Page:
Have you ever been trapped in that suffocating place where fear of rejection and faithfulness to God meet in mortal combat? Where God challenges you to step out and speak up against prevailing opinion?
Like when everyone is gung-ho about a project or person, but you know or sense disaster lies ahead or something about it (or him or her) is just . . . off.
So you muster the courage to speak up but are met with silence and astonishment. As though you were a two-headed dragon; unexpected —
— and repulsive.
You’re not alone.
Years ago my husband and I moved to a new area where I became a leader in a local ministry. At one of our leader’s meetings, a woman named Christine* was mentioned as a potential candidate to join our team. Everyone loved the idea, thought she was a perfect fit.
But I knew better.
I worked with Christine and knew the venomous woman behind the mask.
Problem was, none of the leaders discussing the possibility knew me. I was young and new to the group. Why should they listen to me? To make matters worse, Christine was an established member of a popular Christian organization. And she was beloved by Nancy, the leader of our group.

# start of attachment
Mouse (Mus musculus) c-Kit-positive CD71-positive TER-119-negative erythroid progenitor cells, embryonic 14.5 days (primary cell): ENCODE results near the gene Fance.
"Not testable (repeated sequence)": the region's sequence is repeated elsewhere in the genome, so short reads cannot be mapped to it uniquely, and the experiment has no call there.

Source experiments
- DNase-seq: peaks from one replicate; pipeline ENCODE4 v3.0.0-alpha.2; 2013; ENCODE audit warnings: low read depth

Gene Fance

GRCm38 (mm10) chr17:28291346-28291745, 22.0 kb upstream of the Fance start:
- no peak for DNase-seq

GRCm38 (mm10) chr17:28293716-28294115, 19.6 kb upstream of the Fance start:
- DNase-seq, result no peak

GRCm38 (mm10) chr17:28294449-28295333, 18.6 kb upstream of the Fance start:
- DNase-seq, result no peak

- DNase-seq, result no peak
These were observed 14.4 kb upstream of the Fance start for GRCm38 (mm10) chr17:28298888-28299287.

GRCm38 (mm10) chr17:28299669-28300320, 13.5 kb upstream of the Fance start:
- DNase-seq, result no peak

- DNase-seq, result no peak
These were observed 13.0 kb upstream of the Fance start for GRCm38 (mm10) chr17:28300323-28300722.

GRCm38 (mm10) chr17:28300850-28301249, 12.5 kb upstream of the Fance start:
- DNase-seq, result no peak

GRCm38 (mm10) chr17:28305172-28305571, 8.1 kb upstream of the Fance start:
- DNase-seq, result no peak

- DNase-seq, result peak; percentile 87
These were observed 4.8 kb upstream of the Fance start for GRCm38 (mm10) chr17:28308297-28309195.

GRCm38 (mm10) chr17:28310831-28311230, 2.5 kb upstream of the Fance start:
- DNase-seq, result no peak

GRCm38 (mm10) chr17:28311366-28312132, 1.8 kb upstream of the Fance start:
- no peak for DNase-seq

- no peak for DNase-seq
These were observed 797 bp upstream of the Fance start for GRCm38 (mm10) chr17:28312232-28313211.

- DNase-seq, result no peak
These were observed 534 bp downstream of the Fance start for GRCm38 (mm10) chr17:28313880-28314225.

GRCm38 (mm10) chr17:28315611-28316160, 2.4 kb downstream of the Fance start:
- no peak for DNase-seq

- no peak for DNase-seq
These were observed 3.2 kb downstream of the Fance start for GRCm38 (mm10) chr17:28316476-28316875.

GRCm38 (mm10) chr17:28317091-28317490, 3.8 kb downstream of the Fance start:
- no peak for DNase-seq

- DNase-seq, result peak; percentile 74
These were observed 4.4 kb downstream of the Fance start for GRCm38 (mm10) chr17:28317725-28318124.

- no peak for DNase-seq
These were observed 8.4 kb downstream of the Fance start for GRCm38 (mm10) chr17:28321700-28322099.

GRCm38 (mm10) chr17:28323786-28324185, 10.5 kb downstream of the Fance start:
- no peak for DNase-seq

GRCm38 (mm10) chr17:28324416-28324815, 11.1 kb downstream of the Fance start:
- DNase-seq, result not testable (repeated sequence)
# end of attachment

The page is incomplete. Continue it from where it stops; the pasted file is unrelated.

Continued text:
“So, are we unanimous in inviting Christine into leadership?” Nancy* asked.
I folded my trembling hands in my skirt and swallowed. The Spirit pressed me, “Tell them.” My heart galloped in the back of my throat and conviction lay like a lead scarf across my shoulders. But I remained silent in my misery.
And a tare slipped in among the wheat. (Matthew 13:24-30)
It’s such a temptation to silence God’s Spirit and go along with the crowd, isn’t it? I admit, sometimes I’d do just about anything for the sake of “peace.”
When it comes to being accepted, many of us will compromise to gain the approval of those we love and look up to. Let’s face it, deep down you and I are people pleasers especially when rejection is in view. And we never “get used to” rejection, do we? Throughout my life, God has called me to stand up and say the hard thing.
To invite rejection.
And I feel like a two-headed dragon — all scales and fire and billows of smoke.
I hate being a dragon.
I’ll bet you do, too. We want to be soft and appealing, encouragers who wave pom-poms with a smile. We long to make others feel loved and be loved in return. But sometimes God calls us to dragon-speak, to share the hard thing, the hated purifying truth that strengthens God’s people.Sometimes God calls us to dragon-speak, to share the hated purifying truth that strengthens God's people. Click To Tweet
I know, it’s tough to speak up. I dread it, too. It’s unpopular and miserable and makes us look like — feel like — a two-headed dragon.
But friend, it’s worth it. Remember Christine, that leader candidate that I failed to share the hard truth about? Well, she joined our team and injected her venom drop by drop. She poisoned the blossoming new leaders of the group and when she left a year later, she took those vulnerable women with her.
And I’ve never forgotten it.